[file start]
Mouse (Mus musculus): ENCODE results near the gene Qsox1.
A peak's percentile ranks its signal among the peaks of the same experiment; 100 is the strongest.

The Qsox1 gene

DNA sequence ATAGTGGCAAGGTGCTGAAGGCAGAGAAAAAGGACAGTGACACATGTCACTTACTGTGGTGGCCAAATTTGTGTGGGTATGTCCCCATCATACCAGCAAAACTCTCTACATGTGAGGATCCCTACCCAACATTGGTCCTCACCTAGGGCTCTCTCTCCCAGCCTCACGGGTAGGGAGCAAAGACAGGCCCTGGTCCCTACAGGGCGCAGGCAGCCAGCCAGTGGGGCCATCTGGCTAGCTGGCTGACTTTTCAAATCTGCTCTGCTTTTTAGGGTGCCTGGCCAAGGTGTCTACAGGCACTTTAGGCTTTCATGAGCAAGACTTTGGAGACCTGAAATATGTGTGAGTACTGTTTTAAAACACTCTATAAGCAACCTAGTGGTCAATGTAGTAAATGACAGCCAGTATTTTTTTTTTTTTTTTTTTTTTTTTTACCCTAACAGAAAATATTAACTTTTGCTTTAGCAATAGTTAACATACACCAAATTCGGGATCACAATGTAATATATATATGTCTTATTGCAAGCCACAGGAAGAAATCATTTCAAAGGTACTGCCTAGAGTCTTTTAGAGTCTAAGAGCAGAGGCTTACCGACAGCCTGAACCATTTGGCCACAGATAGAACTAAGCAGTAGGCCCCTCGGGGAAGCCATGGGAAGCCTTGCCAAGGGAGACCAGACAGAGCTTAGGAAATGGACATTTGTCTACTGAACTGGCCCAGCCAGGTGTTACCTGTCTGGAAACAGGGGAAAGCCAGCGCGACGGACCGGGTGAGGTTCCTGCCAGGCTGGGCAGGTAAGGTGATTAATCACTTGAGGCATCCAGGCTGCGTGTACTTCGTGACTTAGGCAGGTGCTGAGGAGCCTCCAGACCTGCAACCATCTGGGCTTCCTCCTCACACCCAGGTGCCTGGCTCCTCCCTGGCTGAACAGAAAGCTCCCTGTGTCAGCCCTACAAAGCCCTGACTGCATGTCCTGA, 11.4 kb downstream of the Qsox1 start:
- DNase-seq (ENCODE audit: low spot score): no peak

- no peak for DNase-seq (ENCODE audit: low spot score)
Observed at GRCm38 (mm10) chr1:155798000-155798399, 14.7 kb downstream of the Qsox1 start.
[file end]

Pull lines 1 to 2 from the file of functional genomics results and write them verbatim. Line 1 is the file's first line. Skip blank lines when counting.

Mouse (Mus musculus): ENCODE results near the gene Qsox1.
A peak's percentile ranks its signal among the peaks of the same experiment; 100 is the strongest.